PhD, Virtual Communities

Actor-Network Theory in Education

Give Me Some Theory... #LitReview

Actor-Network Theory has recently been referred to by Law (2007, p. 595) as  the ‘diaspora’ of

“tools sensibilities and methods of analysis that treat everything in the social and  natural worlds as a continuous generated effect of the webs of relations within which they are located. It assumes that nothing has reality or for outside the enactment of those relations.”

Further research in this theory helps scholars and researchers discover new approaches to a number of educational issues. In considering educational research, with regards to schools, universities/colleges, community agencies, corporate training organizations, and professional affiliations, ANT merges knowledge as situated, embodied and distributed.

Fenwick and Edward (2010) share how ANT challenges a number of assumptions that lie in educational conceptions of development, learning , agency, identity, knowledge and teaching. ANT identifies rich interconnections in both social and cognitive activity. As shared in the book, Neyland (2006, p. 45) has the ability to contribute to educational understanding of:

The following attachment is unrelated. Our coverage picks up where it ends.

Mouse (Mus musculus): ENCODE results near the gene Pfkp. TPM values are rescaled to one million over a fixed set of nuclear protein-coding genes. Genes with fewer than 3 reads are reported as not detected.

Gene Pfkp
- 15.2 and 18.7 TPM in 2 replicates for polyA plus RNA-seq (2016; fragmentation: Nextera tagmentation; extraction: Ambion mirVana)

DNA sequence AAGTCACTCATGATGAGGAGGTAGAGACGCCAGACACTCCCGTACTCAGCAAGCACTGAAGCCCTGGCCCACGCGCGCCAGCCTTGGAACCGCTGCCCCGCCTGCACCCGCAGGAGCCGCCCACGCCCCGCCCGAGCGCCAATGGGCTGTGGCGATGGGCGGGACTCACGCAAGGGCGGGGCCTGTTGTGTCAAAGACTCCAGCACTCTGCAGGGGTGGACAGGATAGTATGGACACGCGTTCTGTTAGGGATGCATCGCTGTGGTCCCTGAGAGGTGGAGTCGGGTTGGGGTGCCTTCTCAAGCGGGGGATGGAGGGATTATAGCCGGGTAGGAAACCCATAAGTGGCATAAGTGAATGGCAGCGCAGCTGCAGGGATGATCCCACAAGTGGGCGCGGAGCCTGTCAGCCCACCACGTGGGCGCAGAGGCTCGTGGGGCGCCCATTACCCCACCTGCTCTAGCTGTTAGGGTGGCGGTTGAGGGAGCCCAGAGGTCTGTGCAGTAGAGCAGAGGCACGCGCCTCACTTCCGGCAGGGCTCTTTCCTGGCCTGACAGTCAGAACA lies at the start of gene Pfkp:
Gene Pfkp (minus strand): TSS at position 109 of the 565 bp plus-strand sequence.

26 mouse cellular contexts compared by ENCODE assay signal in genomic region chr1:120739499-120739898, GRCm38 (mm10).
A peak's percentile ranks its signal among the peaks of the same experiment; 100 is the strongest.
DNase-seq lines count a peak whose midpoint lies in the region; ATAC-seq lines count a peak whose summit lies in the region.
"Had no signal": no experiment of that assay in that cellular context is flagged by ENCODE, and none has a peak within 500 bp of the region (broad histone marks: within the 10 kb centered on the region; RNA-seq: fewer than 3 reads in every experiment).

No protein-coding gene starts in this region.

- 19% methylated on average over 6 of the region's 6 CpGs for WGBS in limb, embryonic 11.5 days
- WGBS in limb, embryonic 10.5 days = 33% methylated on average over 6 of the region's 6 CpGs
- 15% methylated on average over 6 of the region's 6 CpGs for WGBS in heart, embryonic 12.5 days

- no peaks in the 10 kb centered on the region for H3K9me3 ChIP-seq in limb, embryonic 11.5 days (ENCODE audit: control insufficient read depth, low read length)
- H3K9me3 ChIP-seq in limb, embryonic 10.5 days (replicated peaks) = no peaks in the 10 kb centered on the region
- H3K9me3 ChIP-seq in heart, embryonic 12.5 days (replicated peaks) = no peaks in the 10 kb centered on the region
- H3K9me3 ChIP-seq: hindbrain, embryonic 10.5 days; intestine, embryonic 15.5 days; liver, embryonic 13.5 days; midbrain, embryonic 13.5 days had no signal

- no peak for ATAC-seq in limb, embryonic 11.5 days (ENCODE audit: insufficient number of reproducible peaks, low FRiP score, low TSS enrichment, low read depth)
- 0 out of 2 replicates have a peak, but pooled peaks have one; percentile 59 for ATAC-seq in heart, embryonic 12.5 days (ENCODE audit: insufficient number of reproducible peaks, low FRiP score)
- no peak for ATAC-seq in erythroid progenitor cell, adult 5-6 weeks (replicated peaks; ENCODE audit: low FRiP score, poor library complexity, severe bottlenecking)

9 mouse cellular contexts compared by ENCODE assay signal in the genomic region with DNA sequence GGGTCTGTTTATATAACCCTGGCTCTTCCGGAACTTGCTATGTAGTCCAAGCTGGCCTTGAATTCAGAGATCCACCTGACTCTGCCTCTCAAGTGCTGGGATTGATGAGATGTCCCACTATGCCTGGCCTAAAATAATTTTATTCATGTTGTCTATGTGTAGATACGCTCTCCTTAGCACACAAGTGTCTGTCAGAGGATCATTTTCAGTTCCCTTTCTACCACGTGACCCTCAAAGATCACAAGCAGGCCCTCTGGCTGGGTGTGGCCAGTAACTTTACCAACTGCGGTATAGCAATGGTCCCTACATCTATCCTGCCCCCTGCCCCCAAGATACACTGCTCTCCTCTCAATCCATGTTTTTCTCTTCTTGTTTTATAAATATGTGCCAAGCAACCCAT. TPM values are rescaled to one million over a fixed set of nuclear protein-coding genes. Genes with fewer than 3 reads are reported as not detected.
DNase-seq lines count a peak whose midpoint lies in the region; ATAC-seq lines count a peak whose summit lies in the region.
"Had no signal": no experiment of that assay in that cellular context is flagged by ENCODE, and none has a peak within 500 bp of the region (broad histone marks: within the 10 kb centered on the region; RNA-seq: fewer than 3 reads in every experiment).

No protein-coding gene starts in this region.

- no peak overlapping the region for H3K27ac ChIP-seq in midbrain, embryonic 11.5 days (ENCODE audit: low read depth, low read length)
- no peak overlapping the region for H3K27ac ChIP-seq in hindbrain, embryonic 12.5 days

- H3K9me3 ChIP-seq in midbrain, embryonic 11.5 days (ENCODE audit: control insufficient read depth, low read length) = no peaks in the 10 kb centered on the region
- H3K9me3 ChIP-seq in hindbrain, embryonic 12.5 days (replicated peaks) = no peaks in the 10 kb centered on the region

“mundane masses (the everyday and the humdrum that are frequently overlooked), assemblages (descriptions of things holding together), materiality (that which does or does not endure), heterogeneity (achieved diversity within assemblage), and flows/fluidity (movement without necessary stability).”

For those interested in reading the book in more detail, you will appreciate how Fenwick and Edward (2010) utilize ANT in education as a source of research practices, to consider:

  1. Concepts, approaches, and debates around ANT as a resource for educational research.
  2. Showcase studies in education that have employed ANT methods and comparing ANT approaches in other disciplines/fields.
  3. After ANT developments that challenges presumptions and limitations of ANT research.

Reference:

Fenwick, T. & Edwards, R. (2010). Actor-network theory in education. New York, NY: Routledge.

Law, J. (2007). Making a mess with method, in W. Outhwaite & S.P. Turner (Eds.). The Sage Handbook of Social Science Methodology, Beverly Hills, CA: Sage. pp. 595-606.

Neyland, D. (2006). Dismissed content and discontent: an analysis of the strategic aspects of actor-network theory, Science, Technology and Human Values, 31(1); 29-51.

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